This type of credit provides access to flexible borrowing. You are able to choose when you borrow money and when you pay it back. As long as you adhere to the terms, you will be able to continue borrowing money. The terms might include making timely payments and repaying the amount that you borrowed in full.
Loan vs. line of credit
The following table outlines the general differences between various loans and lines of credit.
Loans v. LOCs
|Personal loan||Personal line of credit||Home equity loan||Home equity line of credit||Business loan||Business line of credit|
|Amount||Up to $50,000 but can be more||Up to $25,000 to $50,000||Based on equity in home||Based on equity in home||Up to $5 million||Up to $1 million|
|Fixed||Variable||Fixed||Variable||Fixed||Fixed or variable|
|Base rate||5% to 36%||8% to 24%||3.2% to 7.5%||3.5% to 6.7%||5% to 30%||5% to 40%|
|Term||Up to 5 years||Open-ended term||5 to 30 years||10 years followed by repayment period||1 to 20 years||Revolving with annual renewals|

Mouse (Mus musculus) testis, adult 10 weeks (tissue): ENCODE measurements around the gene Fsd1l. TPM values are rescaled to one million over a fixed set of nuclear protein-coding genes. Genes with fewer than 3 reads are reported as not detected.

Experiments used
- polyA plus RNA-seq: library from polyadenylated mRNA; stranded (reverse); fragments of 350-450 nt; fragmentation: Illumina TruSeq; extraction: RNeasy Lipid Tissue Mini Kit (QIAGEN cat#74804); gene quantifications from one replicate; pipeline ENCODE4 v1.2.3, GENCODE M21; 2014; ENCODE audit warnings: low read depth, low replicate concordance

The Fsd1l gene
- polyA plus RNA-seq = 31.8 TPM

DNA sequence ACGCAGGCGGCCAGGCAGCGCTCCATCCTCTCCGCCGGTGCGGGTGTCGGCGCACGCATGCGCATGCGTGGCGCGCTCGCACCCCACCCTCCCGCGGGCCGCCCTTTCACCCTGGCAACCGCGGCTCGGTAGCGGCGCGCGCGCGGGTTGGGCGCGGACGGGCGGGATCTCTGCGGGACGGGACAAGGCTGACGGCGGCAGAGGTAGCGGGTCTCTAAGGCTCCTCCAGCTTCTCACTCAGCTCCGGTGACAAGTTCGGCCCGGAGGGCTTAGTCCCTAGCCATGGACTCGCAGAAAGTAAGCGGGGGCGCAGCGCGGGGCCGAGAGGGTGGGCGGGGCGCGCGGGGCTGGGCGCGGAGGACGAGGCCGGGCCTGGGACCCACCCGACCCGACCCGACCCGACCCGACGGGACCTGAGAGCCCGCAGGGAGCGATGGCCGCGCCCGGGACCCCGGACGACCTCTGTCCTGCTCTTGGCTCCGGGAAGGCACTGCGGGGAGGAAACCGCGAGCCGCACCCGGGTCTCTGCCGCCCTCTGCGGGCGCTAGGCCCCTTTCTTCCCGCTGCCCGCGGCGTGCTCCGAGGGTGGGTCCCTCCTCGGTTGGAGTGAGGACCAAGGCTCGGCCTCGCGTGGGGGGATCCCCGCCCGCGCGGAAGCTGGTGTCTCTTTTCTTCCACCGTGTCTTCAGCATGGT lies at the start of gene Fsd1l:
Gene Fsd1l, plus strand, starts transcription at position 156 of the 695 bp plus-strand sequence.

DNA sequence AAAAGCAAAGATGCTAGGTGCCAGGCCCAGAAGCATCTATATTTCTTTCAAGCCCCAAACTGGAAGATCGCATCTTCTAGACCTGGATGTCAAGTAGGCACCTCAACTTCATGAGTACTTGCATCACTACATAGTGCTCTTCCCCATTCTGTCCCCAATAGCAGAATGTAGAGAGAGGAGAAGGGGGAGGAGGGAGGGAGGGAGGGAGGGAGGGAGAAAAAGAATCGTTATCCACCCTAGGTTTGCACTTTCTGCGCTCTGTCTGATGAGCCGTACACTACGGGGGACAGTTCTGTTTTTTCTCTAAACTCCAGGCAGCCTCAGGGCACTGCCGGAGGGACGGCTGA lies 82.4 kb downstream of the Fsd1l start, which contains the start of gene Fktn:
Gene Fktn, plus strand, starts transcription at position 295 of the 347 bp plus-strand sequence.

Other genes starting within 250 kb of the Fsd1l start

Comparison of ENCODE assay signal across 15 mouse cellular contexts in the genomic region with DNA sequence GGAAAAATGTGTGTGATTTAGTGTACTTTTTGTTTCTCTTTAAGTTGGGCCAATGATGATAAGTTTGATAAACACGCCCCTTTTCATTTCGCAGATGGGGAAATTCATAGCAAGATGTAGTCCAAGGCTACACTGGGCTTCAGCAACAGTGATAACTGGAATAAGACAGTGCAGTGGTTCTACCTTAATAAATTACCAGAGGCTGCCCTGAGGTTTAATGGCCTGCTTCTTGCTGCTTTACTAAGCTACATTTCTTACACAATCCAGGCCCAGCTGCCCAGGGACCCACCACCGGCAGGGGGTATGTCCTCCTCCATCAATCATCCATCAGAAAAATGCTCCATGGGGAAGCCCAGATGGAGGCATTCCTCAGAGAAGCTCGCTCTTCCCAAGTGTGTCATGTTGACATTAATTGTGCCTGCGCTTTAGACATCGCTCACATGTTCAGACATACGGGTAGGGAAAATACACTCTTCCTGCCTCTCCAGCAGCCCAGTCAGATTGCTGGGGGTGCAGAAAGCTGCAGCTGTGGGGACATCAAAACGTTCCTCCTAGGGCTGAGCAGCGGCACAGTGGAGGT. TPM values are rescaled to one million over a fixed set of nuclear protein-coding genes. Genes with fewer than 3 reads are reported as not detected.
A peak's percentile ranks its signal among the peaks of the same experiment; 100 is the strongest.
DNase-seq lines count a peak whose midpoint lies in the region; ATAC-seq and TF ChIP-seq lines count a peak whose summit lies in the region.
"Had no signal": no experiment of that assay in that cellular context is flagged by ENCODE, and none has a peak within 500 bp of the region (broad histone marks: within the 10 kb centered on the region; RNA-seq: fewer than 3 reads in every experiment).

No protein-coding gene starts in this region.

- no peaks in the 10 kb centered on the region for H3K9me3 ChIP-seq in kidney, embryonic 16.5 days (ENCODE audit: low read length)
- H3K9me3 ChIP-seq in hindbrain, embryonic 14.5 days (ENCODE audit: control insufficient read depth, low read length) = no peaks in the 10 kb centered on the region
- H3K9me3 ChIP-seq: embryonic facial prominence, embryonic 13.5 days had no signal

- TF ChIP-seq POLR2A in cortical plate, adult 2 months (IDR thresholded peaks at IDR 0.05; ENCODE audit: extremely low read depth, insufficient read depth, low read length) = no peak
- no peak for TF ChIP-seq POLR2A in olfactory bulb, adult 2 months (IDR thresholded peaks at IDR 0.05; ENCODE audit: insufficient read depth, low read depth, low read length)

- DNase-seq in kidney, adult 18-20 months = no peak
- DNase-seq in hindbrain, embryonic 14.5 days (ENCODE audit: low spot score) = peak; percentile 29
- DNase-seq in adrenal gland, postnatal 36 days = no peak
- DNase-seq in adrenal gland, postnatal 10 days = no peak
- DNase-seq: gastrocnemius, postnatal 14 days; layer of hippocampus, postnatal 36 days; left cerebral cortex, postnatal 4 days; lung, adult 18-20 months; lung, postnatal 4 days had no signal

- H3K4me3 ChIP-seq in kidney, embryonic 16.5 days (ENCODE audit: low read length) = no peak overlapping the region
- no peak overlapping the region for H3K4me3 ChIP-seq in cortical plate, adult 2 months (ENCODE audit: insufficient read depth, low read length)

The advantage a revolving line of credit has over a normal loan is that it does not have to be used for a specific purpose and no interest is charged on unused amounts. You will only be charged interest on the funds that you withdraw.
With a loan, you receive a lump sum of money to make a specific purchase. You must begin paying interest immediately regardless of when the money is used. By contrast, a credit line provides you with access to a set amount of money. You can borrow the money that you need when you need it and you will not be charged interest until you actually take out the money.
A credit line allows you to borrow money in increments. You can repay what you borrow and borrow again as long as it stays open. You will have to pay interest on your borrowed balance while your credit line is open. Loans instead have fixed installment payments that require payment at set dates.